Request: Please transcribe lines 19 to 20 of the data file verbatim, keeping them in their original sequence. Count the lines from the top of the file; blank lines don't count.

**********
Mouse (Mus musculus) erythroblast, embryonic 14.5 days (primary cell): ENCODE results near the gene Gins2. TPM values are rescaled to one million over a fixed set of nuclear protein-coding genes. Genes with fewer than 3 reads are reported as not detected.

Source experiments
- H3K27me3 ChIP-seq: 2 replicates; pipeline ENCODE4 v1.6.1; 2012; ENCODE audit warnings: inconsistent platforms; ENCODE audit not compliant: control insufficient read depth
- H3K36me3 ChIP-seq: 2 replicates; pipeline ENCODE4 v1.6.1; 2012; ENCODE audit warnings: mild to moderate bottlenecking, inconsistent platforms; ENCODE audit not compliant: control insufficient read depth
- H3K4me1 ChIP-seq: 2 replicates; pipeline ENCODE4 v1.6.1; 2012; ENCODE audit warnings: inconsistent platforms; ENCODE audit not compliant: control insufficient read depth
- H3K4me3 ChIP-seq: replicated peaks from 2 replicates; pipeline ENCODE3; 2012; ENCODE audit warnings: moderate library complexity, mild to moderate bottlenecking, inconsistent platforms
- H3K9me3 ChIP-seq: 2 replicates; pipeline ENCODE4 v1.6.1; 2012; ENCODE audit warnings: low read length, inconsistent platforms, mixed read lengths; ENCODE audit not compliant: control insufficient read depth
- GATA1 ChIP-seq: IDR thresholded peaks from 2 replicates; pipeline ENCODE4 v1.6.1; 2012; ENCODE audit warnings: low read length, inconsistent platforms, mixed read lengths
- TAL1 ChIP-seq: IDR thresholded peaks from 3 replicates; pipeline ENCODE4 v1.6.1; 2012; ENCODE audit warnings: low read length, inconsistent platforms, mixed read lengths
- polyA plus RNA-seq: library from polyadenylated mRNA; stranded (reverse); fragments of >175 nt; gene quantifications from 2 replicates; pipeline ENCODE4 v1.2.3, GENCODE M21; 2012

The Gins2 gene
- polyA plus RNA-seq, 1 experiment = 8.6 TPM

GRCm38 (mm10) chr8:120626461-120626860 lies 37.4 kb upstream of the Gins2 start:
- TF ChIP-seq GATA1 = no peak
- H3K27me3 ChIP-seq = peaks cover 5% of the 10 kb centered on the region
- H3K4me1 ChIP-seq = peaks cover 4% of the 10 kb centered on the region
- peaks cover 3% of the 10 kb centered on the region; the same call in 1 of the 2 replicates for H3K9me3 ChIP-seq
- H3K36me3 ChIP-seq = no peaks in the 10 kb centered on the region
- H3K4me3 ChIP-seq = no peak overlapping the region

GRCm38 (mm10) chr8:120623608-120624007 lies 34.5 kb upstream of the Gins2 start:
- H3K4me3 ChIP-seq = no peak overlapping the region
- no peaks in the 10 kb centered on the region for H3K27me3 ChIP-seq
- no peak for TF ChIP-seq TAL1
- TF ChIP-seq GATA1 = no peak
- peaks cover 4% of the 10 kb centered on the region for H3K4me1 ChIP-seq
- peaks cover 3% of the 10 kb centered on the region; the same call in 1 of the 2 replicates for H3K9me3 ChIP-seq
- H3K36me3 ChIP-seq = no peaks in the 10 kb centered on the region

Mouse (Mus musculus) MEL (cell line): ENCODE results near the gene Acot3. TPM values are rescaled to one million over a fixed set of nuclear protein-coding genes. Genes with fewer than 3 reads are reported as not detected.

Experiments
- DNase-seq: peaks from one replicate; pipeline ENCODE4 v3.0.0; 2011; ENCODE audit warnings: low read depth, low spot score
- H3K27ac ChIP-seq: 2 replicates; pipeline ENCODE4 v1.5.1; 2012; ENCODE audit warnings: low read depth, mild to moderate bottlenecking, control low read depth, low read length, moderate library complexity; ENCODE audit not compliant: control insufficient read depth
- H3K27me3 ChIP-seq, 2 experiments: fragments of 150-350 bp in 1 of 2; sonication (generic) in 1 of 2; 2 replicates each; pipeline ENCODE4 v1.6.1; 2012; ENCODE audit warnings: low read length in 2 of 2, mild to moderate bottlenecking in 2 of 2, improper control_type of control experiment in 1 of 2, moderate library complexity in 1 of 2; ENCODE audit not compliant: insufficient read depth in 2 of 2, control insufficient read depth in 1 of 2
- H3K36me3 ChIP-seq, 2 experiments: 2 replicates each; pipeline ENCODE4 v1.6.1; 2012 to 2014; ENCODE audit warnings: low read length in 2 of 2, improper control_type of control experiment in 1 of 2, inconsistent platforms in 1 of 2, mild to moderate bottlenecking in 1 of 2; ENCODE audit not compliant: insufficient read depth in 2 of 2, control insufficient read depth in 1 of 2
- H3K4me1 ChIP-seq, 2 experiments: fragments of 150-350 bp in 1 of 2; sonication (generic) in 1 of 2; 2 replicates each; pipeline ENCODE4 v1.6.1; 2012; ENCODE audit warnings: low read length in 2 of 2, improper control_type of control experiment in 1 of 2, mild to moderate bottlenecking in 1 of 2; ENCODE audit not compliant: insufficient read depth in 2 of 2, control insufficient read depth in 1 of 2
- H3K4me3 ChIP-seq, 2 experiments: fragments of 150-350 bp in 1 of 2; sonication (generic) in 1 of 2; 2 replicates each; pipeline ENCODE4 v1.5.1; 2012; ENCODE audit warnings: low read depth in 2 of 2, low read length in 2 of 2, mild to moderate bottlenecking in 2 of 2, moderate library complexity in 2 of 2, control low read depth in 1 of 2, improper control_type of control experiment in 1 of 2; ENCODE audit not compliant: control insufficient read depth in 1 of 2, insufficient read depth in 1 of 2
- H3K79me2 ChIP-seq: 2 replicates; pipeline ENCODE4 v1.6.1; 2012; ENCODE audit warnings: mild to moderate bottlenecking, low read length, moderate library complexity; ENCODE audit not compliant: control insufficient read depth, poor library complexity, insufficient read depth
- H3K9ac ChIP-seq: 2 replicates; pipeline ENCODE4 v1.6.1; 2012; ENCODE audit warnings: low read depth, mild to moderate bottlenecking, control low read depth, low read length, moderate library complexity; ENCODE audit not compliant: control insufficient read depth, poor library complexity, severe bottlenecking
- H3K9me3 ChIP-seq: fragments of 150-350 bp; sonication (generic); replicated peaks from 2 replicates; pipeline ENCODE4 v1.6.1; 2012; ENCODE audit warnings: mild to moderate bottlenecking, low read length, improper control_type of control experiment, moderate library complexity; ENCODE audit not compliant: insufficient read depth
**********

- H3K4me3 ChIP-seq = no peak overlapping the region

GRCm38 (mm10) chr8:120623608-120624007 lies 34.5 kb upstream of the Gins2 start: